President Donald Trump claimed on Sunday that his tweets now count as official notification to Congress about the US military’s plans to attack Iran.
There is no basis for Trump’s claim, because tweets do not constitute official congressional notification.
The debate over executive authority vs. legislative power in wartime reignited on Friday after the Trump administration announced the president had ordered an airstrike that killed Qassem Soleimani, Iran’s most powerful military figure.
Since then, Trump has thrown gasoline on the fire by threatening to attack Iranian cultural sites if Iran retaliates — a move that could constitute a war crime.
Iran on Sunday responded by officially withdrawing from the 2015 Iran nuclear deal, which substantially raises the possibility that the rogue regime will acquire a nuclear weapon.
President Donald Trump claimed on Sunday that his tweets now count as official notification to Congress about any US military plans to attack Iran.
“These Media Posts will serve as notification to the United States Congress that should Iran strike any U.S. person or target, the United States will quickly & fully strike back, & perhaps in a disproportionate manner,” the president tweeted. “Such legal notice is not required, but is given nevertheless!”
Tweets do not constitute official notifications.
And while the president is not legally mandated to consult with Congress when a military action is deemed an emergency, only Congress has the constitutional authority to declare war. Previous presidents have also almost always consulted with a tight group of congressional leaders known as the Gang of 8 on issues of national security.
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The debate over executive authority vs. legislative power in wartime reignited on Friday after the Trump administration announced, after the fact, that the president had ordered an airstrike that killed Qassem Soleimani, Iran’s most powerful military figure and the second most powerful person in the Iranian government and political establishment.
Soleimani was a revered figure in the rogue regime, and Trump was accused of committing an “act of war” against Iran by ordering his assassination, which raised immediate questions about how — and to what extent — Iran would retaliate.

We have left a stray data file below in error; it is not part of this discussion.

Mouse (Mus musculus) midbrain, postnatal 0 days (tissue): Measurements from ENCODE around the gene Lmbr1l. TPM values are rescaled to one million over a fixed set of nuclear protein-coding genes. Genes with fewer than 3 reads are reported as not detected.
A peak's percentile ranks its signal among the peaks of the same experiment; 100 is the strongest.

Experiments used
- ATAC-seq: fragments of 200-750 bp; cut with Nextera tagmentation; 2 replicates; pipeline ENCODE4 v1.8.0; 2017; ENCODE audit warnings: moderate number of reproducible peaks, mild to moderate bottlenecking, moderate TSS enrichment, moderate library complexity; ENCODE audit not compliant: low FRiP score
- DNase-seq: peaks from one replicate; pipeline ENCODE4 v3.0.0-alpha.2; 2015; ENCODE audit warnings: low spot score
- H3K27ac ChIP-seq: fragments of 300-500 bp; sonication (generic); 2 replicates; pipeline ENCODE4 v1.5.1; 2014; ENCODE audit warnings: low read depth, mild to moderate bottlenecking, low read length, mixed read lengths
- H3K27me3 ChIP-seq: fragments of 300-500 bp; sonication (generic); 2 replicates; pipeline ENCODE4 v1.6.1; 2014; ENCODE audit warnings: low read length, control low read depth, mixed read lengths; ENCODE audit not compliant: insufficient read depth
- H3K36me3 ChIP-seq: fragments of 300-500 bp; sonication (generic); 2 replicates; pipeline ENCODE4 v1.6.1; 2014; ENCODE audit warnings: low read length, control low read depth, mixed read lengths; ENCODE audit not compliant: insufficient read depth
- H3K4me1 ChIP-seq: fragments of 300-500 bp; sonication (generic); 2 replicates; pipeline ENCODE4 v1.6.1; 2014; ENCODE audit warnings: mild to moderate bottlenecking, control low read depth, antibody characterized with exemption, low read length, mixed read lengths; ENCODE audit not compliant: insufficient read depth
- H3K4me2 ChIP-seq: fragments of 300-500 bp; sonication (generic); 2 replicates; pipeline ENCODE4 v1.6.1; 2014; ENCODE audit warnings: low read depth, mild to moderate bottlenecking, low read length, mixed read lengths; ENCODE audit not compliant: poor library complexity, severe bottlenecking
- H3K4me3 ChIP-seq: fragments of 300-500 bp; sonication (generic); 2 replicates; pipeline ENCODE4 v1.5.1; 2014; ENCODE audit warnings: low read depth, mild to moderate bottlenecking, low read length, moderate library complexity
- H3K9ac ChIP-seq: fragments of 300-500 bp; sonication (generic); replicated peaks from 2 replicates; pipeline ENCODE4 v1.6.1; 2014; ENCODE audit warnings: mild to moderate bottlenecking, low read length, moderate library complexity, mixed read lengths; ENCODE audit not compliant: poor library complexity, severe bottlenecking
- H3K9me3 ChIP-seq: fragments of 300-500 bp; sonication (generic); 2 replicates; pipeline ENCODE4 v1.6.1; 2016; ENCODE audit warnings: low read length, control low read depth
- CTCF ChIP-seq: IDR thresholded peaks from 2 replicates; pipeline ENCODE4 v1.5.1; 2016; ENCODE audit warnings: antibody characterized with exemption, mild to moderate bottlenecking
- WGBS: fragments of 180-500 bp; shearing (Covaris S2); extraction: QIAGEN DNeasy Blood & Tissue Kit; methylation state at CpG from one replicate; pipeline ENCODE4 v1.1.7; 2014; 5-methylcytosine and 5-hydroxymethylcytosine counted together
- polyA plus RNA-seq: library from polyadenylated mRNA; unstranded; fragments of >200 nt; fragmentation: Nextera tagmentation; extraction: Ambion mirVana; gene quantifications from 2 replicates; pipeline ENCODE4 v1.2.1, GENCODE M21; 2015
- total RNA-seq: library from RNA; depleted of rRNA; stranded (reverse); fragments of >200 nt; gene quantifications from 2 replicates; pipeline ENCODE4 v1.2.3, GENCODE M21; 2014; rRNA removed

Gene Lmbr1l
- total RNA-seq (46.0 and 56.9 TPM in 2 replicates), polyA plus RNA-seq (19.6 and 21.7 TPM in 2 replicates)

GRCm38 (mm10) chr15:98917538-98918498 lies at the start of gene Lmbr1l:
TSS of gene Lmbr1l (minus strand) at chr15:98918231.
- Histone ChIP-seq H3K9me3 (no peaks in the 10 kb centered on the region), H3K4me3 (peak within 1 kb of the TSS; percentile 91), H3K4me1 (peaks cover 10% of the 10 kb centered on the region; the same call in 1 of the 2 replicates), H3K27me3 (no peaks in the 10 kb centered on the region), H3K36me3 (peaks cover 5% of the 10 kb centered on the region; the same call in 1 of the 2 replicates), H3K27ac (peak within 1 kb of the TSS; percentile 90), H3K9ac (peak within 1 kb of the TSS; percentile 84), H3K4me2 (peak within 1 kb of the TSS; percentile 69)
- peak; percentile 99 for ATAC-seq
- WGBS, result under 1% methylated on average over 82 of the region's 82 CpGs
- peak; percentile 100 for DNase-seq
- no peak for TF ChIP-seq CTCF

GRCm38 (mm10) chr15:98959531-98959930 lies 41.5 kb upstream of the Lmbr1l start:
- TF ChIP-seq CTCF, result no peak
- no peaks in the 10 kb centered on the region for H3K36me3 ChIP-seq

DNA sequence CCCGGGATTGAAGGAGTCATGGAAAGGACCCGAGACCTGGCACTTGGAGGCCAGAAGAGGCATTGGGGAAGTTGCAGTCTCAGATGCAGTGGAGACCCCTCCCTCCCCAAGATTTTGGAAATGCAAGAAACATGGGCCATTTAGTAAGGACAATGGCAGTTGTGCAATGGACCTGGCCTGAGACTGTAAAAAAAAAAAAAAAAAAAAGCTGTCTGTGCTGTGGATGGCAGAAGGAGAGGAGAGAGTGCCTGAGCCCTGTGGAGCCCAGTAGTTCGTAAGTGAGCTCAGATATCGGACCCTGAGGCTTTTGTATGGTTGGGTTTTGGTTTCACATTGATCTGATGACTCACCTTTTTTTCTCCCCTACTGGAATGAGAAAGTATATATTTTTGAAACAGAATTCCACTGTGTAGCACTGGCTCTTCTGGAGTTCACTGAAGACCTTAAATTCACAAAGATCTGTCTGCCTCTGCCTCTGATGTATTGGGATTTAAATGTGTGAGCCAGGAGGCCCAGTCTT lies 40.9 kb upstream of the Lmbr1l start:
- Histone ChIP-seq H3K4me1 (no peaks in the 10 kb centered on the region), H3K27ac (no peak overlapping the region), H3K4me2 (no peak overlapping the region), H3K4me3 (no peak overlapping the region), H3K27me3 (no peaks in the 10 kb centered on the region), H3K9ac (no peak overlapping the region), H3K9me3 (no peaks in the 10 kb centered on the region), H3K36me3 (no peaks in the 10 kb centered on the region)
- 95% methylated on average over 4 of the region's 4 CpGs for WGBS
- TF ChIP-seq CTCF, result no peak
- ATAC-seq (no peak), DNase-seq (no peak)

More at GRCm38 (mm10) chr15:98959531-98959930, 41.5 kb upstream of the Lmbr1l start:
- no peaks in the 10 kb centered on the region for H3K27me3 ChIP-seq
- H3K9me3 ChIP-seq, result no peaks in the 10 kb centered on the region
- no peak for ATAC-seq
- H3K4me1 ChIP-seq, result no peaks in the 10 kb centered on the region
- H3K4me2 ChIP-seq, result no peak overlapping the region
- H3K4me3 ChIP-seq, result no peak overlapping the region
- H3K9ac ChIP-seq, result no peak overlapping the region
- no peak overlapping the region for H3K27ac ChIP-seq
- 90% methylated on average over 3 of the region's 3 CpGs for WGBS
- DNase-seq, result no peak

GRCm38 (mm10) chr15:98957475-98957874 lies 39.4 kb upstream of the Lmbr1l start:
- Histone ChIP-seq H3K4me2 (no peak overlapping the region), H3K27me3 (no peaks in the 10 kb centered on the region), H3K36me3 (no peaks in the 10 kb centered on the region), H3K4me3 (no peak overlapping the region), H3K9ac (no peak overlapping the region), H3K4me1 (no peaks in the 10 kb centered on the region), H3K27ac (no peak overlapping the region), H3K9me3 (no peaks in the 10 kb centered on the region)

It also drew swift backlash from congressional Democrats, who said they weren’t consulted or notified ahead of time about the drone strike.
Sen. Tim Kaine of Virginia announced shortly after that Congress should vote on a War Powers Resolution, which would require Trump to get Congressional authorization before taking addition military action against Iran. His announcement was endorsed by several other congressional Democrats, including Rep. Alexandria Ocasio-Cortez of New York.
Trump, for his part, said he carried out the strike in order to “stop a war,” not start one. But his actions seem to be at odds with his rhetoric, since veteran national-security and foreign-policy experts said the president’s move was perhaps the most serious escalation in an already tense relationship between Iran and the US in years.
Trump threw gasoline on the fire on Saturday when he tweeted that “if Iran strikes any Americans, or American assets, we have … targeted 52 Iranian sites (representing the 52 American hostages taken by Iran many years ago), some at a very high level & important to Iran & the Iranian culture, and those targets, and Iran itself, WILL BE HIT VERY FAST AND VERY HARD.”
Deliberately targeting cultural sites or cultural heritage sites could constitute a war crime.
Because of Trump’s inflammatory comments and Soleimani’s death, Iran vowed revenge and could respond in any number of ways, including by attacking oil fields, launching a cyberwar, kidnapping and executing Americans in the Middle East, and even working toward acquiring a nuclear weapon.
Indeed, Iran announced on Sunday that it is officially withdrawing from the 2015 Joint Comprehensive Plan of Action (JCPOA), also known as the Iran nuclear deal.
The deal, which was negotiated by the Obama administration, had been crumbling ever since Trump withdrew the US from it in May 2018. Trump’s decision to pull the US from the nuclear deal is widely viewed as the catalyst for a series of escalatory events that raised fears of a potential war.
Iran complied with the JCPOA for roughly a year after Trump pulled the US from it, but began withdrawing from the agreement as Trump carried out a “maximum pressure campaign” that included throttling Iran with harsh economic sanctions.
John Haltiwanger contributed to this report.